When Ernest Haycox applied his University of Oregon journalism education to western literature, he reinvented the genre. In place of flowery bursts of sentiment and sensationalism, Haycox offered clear, lean, and active prose. As Haycox developed his craft, his passion for accurately portraying the settling of the western territories blossomed. His characters were easily recognizable as the pioneer men and women who settled the West. In his later years, Haycox wrote nearly exclusively of his beloved Oregon. His last novel, “The Earthbreakers,” published two years after his death in 1950, tells the story of the first year of the settlers in Oregon.
Considered the leading western writer of his time, Haycox’ stories were enormously popular. He wrote 22 novels and more than 250 short stories, many serialized in the leading magazines of the time. Ernest Hemingway reportedly purchased Colliers magazine only to read the latest Haycox serial. His Colliers magazine story, “Stagecoach to Lordsburg,” was the basis of “Stagecoach,” the classic movie that redefined Hollywood westerns.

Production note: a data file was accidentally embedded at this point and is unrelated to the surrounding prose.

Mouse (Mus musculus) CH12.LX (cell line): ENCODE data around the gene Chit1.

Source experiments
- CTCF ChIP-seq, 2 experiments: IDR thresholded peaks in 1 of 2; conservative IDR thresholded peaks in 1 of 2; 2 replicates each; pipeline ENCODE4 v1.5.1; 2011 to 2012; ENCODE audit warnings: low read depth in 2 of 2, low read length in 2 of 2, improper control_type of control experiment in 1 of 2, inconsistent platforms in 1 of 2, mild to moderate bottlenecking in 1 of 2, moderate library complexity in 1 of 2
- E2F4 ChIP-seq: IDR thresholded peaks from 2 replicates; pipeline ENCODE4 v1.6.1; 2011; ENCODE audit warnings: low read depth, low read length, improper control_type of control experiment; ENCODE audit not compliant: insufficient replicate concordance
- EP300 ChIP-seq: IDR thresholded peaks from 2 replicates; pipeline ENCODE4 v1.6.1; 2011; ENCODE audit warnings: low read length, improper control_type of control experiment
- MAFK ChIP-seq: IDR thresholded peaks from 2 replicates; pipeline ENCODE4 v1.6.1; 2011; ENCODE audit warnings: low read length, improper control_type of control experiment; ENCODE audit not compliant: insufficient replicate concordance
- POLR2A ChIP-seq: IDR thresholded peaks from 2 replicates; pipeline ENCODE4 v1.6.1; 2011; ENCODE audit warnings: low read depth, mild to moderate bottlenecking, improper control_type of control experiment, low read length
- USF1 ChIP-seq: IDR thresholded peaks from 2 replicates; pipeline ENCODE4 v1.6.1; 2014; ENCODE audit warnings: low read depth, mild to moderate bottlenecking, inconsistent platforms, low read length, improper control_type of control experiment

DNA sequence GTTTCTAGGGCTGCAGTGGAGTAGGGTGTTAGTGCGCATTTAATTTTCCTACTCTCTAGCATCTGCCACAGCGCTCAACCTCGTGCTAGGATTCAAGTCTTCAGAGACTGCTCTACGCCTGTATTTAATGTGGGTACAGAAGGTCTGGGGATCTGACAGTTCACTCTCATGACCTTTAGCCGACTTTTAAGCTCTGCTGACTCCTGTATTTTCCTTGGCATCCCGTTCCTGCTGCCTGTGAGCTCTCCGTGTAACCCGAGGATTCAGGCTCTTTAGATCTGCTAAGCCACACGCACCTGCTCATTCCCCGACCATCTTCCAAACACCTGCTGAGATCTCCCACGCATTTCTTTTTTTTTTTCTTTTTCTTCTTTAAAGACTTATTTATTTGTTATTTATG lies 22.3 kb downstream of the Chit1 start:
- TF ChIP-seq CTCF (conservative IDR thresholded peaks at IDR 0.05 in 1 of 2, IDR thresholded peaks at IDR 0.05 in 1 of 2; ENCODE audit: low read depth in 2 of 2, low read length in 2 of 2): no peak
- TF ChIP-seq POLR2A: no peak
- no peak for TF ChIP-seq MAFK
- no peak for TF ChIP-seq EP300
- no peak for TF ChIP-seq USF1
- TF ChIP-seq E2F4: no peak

Haycox served as president of the UO Alumni Association in 1946. In 1960, the Haycox family donated to the UO library his extensive 2,000 volume collection of rare books and periodicals of the early West and, later, the entire collection of Ernest Haycox’ personal papers.
Stephen L. Tanner, the Ralph A. Britsch Humanities Professor of English at Brigham Young University said, “Ernest Haycox was a consummate master of magazine fiction during 1920 to 1950, a golden age in popular magazine fiction. From his first magazine writing course at the University of Oregon, his motives were clear: without condescension toward a popular audience, to develop the craft of storytelling, enlarge the conventions of his chosen genre, and enrich the texture and resonance of popular fiction. His success is attested both in sales and in praise from literary stylists like Ernest Hemingway and Gertrude Stein.”
Ernest Haycox died in 1950.